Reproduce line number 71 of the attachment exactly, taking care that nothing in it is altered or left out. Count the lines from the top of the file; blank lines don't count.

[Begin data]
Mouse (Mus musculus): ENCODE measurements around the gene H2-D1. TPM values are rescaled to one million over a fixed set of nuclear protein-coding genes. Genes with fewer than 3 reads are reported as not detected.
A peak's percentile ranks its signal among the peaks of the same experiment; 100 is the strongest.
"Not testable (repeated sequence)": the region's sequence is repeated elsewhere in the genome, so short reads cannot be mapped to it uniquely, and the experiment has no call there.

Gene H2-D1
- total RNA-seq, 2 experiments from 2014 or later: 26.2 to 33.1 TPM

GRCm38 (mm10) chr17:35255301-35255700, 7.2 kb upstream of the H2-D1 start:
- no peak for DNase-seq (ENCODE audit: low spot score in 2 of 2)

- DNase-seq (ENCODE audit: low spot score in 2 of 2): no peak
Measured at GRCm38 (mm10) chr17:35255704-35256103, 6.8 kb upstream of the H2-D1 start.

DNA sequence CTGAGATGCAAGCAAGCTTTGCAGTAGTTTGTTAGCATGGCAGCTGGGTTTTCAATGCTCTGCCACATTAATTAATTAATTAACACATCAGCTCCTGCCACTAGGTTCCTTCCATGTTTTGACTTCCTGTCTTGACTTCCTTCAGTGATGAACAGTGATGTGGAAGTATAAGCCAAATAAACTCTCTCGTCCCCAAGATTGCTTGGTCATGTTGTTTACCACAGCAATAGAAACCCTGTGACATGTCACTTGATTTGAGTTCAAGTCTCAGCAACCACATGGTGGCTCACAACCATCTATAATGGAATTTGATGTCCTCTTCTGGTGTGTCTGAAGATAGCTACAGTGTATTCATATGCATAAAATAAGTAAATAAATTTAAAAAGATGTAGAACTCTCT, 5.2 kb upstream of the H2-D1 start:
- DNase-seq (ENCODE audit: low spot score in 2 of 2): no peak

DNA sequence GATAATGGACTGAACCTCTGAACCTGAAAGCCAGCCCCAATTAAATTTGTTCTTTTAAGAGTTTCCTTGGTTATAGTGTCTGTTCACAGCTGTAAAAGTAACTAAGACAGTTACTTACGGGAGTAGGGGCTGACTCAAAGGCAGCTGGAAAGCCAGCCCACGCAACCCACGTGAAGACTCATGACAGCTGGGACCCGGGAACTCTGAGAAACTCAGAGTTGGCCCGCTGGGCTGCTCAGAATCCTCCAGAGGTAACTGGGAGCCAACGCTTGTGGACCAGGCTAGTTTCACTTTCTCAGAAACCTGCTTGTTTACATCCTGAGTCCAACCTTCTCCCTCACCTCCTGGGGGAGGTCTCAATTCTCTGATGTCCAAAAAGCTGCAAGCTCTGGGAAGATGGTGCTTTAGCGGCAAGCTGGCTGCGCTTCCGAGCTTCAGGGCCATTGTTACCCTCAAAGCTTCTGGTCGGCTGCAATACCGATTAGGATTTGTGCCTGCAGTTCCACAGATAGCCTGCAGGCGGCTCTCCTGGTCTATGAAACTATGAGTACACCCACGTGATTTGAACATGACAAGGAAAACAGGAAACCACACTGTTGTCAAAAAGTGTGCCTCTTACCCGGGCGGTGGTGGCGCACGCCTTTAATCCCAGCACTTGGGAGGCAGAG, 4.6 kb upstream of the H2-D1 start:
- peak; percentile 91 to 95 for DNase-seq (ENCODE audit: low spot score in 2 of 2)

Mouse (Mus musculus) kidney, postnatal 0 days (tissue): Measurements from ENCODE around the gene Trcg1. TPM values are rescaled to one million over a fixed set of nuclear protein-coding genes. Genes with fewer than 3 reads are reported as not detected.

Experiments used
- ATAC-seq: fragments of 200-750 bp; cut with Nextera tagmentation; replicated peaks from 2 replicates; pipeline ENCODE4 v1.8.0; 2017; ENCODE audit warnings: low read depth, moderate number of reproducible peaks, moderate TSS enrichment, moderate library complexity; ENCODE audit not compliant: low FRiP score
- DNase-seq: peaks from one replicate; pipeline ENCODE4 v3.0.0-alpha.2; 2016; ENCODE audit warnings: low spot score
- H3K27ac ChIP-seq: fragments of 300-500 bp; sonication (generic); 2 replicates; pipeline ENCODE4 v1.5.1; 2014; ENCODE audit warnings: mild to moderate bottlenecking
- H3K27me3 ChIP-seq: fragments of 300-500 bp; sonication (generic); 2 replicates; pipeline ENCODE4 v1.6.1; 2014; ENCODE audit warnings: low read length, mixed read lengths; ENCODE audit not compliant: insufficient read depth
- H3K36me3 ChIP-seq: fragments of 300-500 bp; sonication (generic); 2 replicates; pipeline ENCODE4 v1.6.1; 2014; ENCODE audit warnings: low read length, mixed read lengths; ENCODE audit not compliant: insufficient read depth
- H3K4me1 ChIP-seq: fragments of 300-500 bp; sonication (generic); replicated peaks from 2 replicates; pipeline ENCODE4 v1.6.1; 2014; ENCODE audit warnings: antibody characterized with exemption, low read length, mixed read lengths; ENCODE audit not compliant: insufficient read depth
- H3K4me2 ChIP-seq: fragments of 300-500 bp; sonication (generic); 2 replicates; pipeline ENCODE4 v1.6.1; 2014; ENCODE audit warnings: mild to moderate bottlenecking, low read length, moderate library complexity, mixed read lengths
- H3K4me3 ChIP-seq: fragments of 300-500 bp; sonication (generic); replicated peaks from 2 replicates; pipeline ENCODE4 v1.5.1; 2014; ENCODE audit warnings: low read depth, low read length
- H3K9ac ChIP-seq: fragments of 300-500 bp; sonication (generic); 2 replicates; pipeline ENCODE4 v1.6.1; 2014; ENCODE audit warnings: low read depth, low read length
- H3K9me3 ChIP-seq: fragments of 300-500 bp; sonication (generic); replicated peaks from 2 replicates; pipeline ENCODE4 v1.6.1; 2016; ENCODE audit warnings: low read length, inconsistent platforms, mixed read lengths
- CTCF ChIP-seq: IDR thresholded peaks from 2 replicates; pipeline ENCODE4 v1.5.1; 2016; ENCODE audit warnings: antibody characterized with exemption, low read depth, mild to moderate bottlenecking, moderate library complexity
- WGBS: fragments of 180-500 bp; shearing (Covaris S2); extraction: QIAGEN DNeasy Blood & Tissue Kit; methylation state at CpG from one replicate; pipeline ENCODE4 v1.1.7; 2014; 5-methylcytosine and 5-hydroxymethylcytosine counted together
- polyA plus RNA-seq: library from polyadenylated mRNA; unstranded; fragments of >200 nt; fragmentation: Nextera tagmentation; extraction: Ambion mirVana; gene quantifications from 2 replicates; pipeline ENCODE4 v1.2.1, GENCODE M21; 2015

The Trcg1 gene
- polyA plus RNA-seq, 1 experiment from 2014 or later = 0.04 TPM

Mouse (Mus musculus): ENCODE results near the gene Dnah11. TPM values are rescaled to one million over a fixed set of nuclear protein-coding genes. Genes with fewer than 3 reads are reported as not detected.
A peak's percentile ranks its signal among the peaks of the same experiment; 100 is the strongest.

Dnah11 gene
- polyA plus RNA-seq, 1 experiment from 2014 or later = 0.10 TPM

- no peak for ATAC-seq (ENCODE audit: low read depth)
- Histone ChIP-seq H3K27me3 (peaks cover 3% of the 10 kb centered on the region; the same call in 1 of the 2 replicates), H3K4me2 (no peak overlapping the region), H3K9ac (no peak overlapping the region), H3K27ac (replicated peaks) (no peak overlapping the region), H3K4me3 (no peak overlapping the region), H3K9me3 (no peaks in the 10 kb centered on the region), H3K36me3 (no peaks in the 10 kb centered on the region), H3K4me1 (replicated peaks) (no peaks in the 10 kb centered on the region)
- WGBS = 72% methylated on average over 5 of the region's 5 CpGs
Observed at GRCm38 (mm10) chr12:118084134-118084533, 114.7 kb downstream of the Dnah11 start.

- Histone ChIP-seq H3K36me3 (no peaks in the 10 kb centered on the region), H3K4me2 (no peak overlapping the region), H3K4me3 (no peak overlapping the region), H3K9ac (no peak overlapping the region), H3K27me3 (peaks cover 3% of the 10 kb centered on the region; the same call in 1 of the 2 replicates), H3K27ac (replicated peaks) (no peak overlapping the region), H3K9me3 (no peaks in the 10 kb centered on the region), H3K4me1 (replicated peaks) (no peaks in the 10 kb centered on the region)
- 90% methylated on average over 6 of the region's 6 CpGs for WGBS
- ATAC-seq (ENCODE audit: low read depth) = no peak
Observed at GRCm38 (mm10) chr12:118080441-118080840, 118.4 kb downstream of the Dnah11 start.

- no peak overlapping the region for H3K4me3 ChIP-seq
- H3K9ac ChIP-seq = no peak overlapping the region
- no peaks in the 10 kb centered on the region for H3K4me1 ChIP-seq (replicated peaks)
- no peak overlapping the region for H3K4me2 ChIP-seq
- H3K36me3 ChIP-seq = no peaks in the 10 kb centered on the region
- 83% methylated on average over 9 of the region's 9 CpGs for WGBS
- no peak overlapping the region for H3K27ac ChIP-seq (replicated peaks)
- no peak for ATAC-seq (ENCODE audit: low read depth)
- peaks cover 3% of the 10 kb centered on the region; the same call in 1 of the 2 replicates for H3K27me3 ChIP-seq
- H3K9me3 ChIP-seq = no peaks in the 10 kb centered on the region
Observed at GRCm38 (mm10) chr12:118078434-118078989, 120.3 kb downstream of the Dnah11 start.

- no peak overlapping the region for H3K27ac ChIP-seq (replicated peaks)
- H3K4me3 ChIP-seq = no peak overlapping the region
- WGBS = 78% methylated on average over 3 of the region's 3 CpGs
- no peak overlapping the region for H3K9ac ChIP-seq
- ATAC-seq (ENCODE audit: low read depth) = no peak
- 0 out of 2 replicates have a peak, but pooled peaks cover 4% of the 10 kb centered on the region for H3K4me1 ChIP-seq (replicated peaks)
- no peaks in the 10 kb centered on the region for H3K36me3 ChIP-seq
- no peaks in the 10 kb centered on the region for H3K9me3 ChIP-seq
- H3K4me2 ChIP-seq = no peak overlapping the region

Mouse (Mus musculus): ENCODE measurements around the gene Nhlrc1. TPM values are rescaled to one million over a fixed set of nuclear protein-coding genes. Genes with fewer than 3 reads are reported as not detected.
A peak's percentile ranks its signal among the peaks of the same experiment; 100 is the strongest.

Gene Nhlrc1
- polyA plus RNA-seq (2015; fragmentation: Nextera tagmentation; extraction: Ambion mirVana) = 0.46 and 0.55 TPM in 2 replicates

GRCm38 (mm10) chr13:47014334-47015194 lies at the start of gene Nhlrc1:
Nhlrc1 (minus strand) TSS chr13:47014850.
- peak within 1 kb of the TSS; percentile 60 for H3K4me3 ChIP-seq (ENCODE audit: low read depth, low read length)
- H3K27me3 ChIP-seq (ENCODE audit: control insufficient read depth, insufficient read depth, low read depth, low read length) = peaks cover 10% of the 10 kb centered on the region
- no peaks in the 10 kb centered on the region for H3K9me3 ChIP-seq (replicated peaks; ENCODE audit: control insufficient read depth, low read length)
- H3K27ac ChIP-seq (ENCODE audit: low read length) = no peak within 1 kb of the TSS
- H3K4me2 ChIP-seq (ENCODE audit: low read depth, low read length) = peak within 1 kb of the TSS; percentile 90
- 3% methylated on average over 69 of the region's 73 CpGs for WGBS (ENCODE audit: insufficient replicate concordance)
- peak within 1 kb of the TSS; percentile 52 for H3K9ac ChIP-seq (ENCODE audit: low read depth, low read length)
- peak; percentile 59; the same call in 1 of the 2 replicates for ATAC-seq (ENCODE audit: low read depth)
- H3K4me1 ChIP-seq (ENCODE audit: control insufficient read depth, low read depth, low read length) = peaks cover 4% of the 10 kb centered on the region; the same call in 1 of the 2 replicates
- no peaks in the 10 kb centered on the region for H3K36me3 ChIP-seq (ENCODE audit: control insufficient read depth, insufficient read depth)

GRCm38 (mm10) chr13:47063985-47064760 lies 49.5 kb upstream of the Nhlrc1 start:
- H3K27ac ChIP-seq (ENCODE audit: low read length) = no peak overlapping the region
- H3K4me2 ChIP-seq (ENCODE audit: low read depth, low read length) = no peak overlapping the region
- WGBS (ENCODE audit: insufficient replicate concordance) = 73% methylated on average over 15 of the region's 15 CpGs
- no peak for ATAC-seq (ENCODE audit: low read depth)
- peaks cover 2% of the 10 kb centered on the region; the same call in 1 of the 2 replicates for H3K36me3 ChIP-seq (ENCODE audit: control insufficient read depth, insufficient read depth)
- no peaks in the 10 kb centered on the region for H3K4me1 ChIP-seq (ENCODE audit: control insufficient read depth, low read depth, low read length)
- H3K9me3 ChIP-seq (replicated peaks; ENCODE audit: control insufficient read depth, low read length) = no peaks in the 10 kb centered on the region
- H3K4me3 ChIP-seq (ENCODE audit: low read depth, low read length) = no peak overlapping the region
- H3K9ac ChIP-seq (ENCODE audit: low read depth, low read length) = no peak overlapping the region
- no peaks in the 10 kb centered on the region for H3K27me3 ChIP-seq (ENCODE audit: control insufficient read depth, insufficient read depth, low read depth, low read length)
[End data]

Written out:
- no peaks in the 10 kb centered on the region for H3K9me3 ChIP-seq (replicated peaks; ENCODE audit: control insufficient read depth, low read length)